As some of you are aware, I am serving in Berks County as a Poll Watcher. Prior to today, I had little concern over the voting machines used by Pennsylvania, as they are 30+ years old and not connected to the internet. However, today my concern has changed.
I have seen numerous verified reports from across the Commonwealth of voting machines specifying the Democratic candidates, when an individual has selected the straight Republican candidates button. This has been a confirmed issue in Lebanon County, as reported by PennLive – Voting Machine Error that Showed Republicans Voting Democrat Fixed. There is also the report from the Schuylkill County Republican Committee of the same thing:
I also have a report from Berks County – Muhlenberg 10th, that the same issue was occurring. There are also reports from Exeter, identical in nature.
While currently all information is supporting that votes cast for the candidates specified by the light next to his/her name is being correctly recorded, it is questionable of whether that information can be definitively known at this time, given the way in which the data is recorded in these machines.
Accordingly, any voter should specify the individual candidates that he/she desires to vote for and not click the button to vote straight party.
If you are planning on snapping a “selfie” in the voting booth this Tuesday, you may find yourself on the wrong side of the law.
25 Pa.C.S. § 3530 prohibits a voter from showing “his ballot or the face of the voting machine voted by him to be seen by any person with the apparent intention of letting it be known how he is about to vote.” A person who violates this section “shall be guilty of a misdemeanor, and, upon conviction thereof, shall be sentenced to pay a fine not exceeding one thousand ($1,000) dollars, or to undergo an imprisonment of not more than one (1) year, or both, in the discretion of the court.”
While the law does not make it a crime to show a ballot after it has been cast, any revelation prior to the vote being cast appears to be punishable. This would seemingly include any live streaming activities as well. It also appears to conflict with one’s First Amendment right to free speech.
In fact, a Federal Court held in September that a New Hampshire ban on “ballot selfies” was unconstitutional. The law challenged made it unlawful for voters to snap a picture of their ballot and post it on social media.
The Pennsylvania Department of State (DoS) issued a guidance on rules in effect at the polling place on election day in October of this year. Under the section entitled “Electronic Devices” the DoS states that the Election Code does not address the use of electronic devices in the polling place and as such, counties should “adopt common sense rules that take into account the need for order in the polling place and the right of citizens to vote unimpeded.”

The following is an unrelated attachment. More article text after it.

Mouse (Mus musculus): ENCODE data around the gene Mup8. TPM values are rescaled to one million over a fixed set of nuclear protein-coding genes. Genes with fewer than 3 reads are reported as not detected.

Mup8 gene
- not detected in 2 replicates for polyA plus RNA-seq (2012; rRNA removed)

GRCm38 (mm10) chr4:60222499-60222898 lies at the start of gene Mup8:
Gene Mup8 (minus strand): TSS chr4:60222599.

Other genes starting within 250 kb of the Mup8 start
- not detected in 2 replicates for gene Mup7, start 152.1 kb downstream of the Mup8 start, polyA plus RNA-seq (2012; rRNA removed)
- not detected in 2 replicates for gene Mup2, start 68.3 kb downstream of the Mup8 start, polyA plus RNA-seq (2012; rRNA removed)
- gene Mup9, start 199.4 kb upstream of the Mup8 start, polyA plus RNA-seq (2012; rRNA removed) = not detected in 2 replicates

In particular, the guidance notes that “[r]ecent court cases have found a First Amendment right to take “ballot selfies”. Therefore, the DoS recommends that “voters who want to take a picture of themselves voting take care that they not disclose the selections of voters other than themselves. The Department recommends that voters wait until after they leave the polling place to post ballot selfies on social media.”
While the law has not changed here in Pennsylvania, it would seem that the trend on a national level would indicate that if an individual were to challenge the law in relation to “ballot selfies” they would be successful on First Amendment grounds.
While I have blogged on the topic extensively, many residents of Pennsylvania are unaware of their right to carry a firearm while voting, unless their polling location is located at a place which prohibited under state law. Accordingly, I did a short video on the right to carry a firearm, while voting. For those interested in a more in-depth review of the general right to carry a firearm while voting in Pennsylvania, see my article – Voting While Carrying a Firearm in PA – It’s Legal!
(Your PA Firearms Attorney® voting in 2013 with a Sig on my right hip)
When Northampton County previously precluded one of my clients from voting, I took action, which resulted in Northampton County now informing all of its voters of their general right to carry a firearm, while voting. http://www.northamptoncounty.org/northampton/cwp/view.asp…|34800|&northamptonNav_GID=1988 declaring
The Pennsylvania Uniform Firearms Act, 18 Pa.C.S.A. Sections 6101 et seq., permits any person permitted to possess a firearm to openly carry or, with a license to carry firearm, to conceal carry the firearm in Northampton County with the exception of elementary schools, secondary schools, or court facilities. No individual shall be precluded from entering a polling location while lawfully carrying a firearm, whether openly or concealed, unless such polling location constitutes an elementary school, secondary school, or court facility. No individual shall be precluded from voting while lawfully carrying a firearm, whether openly or concealed, unless such polling location constitutes an elementary school, secondary school, or court facility. No sign shall be drafted, written, erected, placed, or visibly available at any polling location precluding an individual from entering a polling location or voting while in lawful possession of a firearm.
I cannot stress enough how important it is to vote, regardless of whether or not you carry a firearm. While I believe voting while carrying a firearm is a political statement, the failure of so many citizens to become involved in the political process may result in us losing our right to make any political statement, as evidenced by the current state of our Union.
If anyone precludes you from voting while carrying a firearm, contact our office – 888-313-0416 or firstname.lastname@example.org – so that we can discuss your legal options.